If you are considering becoming a 1M/1M premium member and would like to join our mailing list to receive ongoing information, please sign up here.

Subscribe to our Feed

Is Google Monetizing YouTube?

Posted on Thursday, Jun 14th 2007

Now that it has been a few months since Google bought YouTube, we can look at how it is benefiting from it. Comscore data for March 2007 seems promising. YouTube’s popularity has made Google the most frequented site for streaming videos. Out of 57.4 million unique visitors who played video clips on Google, almost 53.5 million came through YouTube. Google thus enjoys 16.7% market share of online videos compared to Yahoo!, the nearest rival commanding only 6.2% of the market. The study went on to establish that 30% of US surfers prefer YouTube for streaming videos.

Google has already started making efforts to monetize YouTube. First step in this direction is to retain successful content producers, so YouTube has quality content. In January 2007, Google made an announcement to reward producers who share completely original videos. Taking this a step ahead, YouTube in May 2007 invited its popular providers to become partners. YouTube also organizes international meetings called “As One” of its most recognized contributors. These are welcome moves but require careful policy making so providers benefit financially too, not just by lip service.

Google is also paying attention to copyright issues to avoid getting entangled in Viacom like suits. Some companies like Universal Music Group after filing suits against YouTube took a u-turn on realizing its popularity. They signed agreements with YouTube to promote their videos. Not all companies however, want to do so.

YouTube’s existing system of filtering violent, pornographic, defaming and other inappropriate content is obviously not enough. To strengthen their stance on copyrights, Eric Schmidt, Google’s CEO, on April 16, 2007 announced introduction of Claim Your Content, a content filtering system to help identify and eliminate copyrighted material. As of May 2007, this service is in testing phase.

Google has some other innovative ideas too. It plans to offer Click-to-Play online video ads based on AdWords. Promoting this is the introduction of Google AD Creation Marketplace, a forum where advertisers can meet professional video ad makers. Google can earn more revenue if it allows advertisers to interact with YouTube content providers. This will be a win-win situation for advertisers and service providers, since advertisers will get cost-effective product placement, while producers will get a platform to showcase their skills. I like this effort a lot.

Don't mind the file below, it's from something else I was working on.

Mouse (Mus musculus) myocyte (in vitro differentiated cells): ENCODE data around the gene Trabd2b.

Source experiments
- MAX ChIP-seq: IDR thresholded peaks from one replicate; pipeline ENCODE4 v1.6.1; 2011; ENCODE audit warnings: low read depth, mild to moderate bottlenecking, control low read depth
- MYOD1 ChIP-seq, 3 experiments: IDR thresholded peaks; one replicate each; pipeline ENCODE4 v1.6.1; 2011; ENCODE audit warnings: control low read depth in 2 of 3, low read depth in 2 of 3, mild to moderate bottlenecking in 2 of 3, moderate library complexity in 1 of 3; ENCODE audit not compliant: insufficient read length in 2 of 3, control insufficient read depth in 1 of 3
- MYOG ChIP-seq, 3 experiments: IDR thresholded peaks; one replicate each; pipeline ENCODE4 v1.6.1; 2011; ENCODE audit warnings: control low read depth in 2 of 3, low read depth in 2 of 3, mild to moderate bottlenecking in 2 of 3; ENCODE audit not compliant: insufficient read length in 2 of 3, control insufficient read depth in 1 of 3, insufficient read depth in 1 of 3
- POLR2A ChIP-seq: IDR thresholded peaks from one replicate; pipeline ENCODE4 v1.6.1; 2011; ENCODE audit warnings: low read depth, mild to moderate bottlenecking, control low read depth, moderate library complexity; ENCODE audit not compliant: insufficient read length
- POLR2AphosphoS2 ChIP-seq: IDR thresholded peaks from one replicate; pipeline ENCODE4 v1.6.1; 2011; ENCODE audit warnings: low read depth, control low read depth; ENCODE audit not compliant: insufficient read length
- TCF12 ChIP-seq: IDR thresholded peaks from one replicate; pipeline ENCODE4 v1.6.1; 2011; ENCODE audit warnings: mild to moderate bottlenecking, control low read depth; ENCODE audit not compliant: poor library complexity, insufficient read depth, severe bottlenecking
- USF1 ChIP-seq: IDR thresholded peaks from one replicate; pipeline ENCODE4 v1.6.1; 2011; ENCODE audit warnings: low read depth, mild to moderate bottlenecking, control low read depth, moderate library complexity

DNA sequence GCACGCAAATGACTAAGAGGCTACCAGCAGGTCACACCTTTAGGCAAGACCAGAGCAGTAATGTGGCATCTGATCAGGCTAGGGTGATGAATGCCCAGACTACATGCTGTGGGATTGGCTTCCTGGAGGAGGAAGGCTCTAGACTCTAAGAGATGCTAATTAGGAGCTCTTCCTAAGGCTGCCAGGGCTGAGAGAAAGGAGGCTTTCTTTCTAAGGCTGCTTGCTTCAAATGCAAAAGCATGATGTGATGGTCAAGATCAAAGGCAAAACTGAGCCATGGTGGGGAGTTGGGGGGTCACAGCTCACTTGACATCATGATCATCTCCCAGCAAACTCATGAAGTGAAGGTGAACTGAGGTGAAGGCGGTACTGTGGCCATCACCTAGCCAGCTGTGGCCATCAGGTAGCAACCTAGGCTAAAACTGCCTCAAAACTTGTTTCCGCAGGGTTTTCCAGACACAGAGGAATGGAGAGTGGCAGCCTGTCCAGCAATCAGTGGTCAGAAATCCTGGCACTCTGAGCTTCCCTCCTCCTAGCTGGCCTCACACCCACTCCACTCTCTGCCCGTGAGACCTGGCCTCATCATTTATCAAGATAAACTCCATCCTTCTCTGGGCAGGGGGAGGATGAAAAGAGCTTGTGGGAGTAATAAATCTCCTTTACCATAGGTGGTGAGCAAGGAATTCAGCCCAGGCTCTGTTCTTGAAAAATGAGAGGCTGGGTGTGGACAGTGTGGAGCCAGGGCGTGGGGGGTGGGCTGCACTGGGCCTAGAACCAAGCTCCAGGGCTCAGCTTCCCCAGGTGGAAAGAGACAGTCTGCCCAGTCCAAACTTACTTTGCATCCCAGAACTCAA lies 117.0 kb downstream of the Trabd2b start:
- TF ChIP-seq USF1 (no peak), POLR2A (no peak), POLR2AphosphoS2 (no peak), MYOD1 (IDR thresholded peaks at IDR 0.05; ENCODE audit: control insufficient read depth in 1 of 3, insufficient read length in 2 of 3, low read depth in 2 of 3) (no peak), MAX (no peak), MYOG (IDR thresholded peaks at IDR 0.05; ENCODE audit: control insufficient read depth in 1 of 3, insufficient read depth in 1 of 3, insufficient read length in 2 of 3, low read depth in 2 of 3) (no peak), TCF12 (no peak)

A March 2007 statement by Eric Schmidt warning investors against expecting too much from YouTube in the near future, sums up Google’s situation. Ultimately, success of its YouTube acquisition will depend on the way Google irons out copyright issues, promotes video ads, and entices advertisers. None of this is happening at a large scale yet.

Hacker News
() Comments

Featured Videos


Can you explain to me why your headline on Seeking Alpha says “How Google is monetizing Youtube” yet your article above says “Is Google monetizing Youtube?”

There is a HUGE difference between those 2 headlones. Google is not making dollar 1 with youtube outside of some crappy adsense ads that no onle looks at or clicks on.

The reason I ask is because I am sick and tired of watching “journalists” have complete Google blindness. Google does a lot of great things, yes, but please call a spade a spade.

To say that Google is monetizing Youtube and then explain that they have lots of traffic and are doing their best to avoid ANOTHER lawssuit is a total disconnect.

No one has the guts to say that Google hasn’t dont squat with youtube from a $$ standpoint. Not to mention that all of their most watched videos are either in japanese or look like porn. Take a look for yourself.

I’d love to see someone write an objective article about Google…just once!

youtubemakesnomoney Friday, June 15, 2007 at 9:03 AM PT

Well, Seeking Alpha’s editors are always dicking around with my headlines. I agree with you, their headline makes no sense, because the article IS about YouTube not yet making money.

And if you read my prior articles about Google, you will see, I am a strong critic of the company.

Sramana Mitra Friday, June 15, 2007 at 11:18 AM PT

Hi Sramana, This is a good article… there is a flurry of video platforms out now, and all the top production houses have their own video platoforms.. today an average consumer is watching TV and also downloading videos on their computer while seeing youtube videos on their phones… they hop platforms almost every minutes.. these companies make their money in advertising and unless measurement is in place, not a single penny is going to move which is going make monetizing youtube really hard.